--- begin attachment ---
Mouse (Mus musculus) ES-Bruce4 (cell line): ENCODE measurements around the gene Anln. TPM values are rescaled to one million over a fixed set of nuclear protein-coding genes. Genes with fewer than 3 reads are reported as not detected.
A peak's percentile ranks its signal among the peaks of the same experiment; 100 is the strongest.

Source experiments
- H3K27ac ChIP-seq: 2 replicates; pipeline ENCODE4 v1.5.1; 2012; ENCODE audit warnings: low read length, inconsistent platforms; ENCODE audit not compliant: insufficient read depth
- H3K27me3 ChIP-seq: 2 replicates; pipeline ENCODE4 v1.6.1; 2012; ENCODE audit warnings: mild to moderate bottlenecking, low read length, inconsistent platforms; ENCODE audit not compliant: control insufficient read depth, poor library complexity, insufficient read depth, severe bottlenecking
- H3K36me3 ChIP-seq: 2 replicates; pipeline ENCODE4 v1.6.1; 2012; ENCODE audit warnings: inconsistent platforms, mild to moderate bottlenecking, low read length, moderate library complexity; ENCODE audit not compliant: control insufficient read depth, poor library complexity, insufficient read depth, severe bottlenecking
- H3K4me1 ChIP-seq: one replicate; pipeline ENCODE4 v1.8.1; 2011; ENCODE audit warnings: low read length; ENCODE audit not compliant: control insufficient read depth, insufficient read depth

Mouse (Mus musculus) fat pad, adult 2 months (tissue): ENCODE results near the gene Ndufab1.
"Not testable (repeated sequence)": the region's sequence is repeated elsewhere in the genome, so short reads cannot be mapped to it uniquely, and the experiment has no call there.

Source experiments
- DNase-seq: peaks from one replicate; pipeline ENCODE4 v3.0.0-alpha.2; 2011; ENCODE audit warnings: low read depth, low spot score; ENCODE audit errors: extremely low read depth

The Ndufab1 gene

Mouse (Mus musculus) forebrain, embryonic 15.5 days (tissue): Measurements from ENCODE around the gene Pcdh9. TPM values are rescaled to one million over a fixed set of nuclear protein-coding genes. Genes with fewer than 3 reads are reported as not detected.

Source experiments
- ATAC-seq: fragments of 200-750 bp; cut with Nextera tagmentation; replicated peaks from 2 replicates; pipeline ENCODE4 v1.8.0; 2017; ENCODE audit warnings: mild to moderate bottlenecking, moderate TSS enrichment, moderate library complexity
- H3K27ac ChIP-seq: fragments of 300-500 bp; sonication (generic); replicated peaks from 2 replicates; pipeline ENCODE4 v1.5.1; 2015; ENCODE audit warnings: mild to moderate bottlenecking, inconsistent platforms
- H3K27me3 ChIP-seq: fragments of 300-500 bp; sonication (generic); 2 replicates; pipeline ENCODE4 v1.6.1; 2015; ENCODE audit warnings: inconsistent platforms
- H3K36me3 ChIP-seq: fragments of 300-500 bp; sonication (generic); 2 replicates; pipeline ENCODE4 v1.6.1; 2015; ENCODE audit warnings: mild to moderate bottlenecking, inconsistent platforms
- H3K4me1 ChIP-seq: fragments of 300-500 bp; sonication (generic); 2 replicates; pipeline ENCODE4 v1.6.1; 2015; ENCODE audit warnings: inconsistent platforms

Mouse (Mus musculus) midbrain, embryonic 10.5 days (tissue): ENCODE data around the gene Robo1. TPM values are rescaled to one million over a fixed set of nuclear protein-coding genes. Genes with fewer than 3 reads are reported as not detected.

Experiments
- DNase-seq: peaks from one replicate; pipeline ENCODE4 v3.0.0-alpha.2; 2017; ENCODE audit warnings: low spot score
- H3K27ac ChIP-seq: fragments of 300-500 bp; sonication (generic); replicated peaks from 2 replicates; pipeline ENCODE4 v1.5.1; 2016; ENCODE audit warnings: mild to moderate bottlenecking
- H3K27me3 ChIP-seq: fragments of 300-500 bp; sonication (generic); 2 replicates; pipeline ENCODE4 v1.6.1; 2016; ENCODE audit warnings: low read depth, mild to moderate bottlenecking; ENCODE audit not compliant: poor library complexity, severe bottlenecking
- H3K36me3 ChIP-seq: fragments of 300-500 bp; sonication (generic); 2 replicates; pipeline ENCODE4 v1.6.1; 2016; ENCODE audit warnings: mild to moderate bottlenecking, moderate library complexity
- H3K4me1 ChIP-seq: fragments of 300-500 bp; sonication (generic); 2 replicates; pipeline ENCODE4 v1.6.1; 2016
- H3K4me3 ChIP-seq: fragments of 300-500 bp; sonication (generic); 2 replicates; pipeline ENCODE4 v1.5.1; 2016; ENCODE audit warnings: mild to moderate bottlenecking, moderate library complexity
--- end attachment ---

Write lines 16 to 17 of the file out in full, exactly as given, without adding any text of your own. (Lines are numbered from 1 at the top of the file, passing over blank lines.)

- H3K27ac ChIP-seq: fragments of 300-500 bp; sonication (generic); replicated peaks from 2 replicates; pipeline ENCODE4 v1.5.1; 2015; ENCODE audit warnings: mild to moderate bottlenecking, inconsistent platforms
- H3K27me3 ChIP-seq: fragments of 300-500 bp; sonication (generic); 2 replicates; pipeline ENCODE4 v1.6.1; 2015; ENCODE audit warnings: inconsistent platforms